As Intel is attempting to gain more of a foothold in the smartphone market, ARM is hoping to advance in the mobile PC market. ARM licenses its chip technology to the likes of NVIDIA, Qualcomm, and a whole slew of other mobile chip manufacturers and thus ARM leads when it comes to smartphones. But the company would like to gobble up more of the mobile PC market pie, which includes netbooks, laptops, and tablets.
ARM already has a lead in the emerging tablet market, but it hopes to gain more traction when it comes to Windows-powered devices as well. It's believed that the next Windows 8 will have special versions to work with ARM processors. It was also rumored that future MacBooks may switch from Intel to ARM. The company's next-generation processor design, the Cortex A15 boasts five times better performance over current smartphone processors while maintaining the same low power consumption.
"Today we have about 10 percent market share [in mobile PCs]. By the end of 2011 we believe we will have about 15 percent of that market share as tablets grow," said ARM president Tudor Brown during a news conference at Computex, according to PC World. "By 2015, we expect that to be over 50 percent of the mobile PC market."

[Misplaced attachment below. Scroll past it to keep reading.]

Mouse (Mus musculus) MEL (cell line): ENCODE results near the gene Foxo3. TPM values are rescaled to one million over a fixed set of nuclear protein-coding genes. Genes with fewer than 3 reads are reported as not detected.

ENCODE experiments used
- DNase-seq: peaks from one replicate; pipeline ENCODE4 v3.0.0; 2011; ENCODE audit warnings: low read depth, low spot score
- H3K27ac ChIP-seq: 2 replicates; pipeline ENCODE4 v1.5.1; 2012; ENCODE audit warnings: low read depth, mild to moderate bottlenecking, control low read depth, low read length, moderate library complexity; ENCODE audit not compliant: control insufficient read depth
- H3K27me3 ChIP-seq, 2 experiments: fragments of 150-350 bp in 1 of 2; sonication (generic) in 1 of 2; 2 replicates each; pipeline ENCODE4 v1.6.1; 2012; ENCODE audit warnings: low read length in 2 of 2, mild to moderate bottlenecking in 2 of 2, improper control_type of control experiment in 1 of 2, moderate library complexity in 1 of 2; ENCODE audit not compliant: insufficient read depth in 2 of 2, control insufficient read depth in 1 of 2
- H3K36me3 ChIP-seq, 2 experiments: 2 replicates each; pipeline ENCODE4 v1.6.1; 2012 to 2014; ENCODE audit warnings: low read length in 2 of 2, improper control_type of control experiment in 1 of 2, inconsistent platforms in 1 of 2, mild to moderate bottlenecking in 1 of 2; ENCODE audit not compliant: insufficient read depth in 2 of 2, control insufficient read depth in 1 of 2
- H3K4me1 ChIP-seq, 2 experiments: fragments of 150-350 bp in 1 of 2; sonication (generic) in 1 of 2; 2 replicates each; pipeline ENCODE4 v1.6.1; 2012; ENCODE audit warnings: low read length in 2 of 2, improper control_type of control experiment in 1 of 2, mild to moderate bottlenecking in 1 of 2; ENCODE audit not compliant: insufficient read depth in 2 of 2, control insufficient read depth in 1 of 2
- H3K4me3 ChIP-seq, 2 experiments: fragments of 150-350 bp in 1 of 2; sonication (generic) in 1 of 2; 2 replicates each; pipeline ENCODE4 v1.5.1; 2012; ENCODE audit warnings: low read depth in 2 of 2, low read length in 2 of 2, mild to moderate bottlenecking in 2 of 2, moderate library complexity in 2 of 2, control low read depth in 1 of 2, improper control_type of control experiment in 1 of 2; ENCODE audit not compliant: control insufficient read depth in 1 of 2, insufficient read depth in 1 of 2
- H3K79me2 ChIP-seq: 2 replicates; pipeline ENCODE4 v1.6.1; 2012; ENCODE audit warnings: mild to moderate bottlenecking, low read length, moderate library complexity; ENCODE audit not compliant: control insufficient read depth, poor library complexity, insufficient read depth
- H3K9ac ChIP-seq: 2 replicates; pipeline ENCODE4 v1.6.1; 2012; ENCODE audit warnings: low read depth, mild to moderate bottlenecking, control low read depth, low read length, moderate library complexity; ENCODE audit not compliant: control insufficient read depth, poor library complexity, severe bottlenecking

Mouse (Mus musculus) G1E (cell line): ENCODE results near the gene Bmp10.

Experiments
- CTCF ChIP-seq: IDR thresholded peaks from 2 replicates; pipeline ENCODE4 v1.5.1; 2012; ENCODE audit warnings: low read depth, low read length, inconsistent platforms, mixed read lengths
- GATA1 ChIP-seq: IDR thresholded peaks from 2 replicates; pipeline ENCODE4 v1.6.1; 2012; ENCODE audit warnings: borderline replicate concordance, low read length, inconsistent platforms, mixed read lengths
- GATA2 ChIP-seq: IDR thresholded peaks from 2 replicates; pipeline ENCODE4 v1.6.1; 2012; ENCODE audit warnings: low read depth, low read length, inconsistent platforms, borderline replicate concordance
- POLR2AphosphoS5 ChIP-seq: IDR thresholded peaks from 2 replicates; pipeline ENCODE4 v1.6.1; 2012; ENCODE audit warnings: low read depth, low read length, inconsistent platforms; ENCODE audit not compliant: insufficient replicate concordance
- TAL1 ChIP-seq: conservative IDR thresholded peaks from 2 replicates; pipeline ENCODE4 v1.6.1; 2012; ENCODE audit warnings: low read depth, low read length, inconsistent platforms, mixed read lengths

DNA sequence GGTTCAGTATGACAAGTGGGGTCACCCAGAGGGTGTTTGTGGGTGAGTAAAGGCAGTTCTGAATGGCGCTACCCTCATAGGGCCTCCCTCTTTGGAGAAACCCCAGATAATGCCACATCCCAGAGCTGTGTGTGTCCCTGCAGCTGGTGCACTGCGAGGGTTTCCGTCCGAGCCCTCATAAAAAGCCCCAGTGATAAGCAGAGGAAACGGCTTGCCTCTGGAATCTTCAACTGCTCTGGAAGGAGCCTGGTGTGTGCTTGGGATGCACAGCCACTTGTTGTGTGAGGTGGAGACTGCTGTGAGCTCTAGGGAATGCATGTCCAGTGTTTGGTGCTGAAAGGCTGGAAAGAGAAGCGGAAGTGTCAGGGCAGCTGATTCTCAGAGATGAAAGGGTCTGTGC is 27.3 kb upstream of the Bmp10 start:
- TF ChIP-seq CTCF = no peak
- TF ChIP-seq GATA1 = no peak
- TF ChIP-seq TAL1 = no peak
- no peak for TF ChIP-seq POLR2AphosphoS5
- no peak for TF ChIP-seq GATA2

The A15 is currently manufactured using either a 32-nm or 28-nm process and has already been licensed out to several manufacturers that are readying prototypes by late 2011 and commercial chips by early 2012. But considering Intel's recent revelation of a 22-nm 3D tri-gate process also set to launch early 2012, the battle ahead will be quite interesting.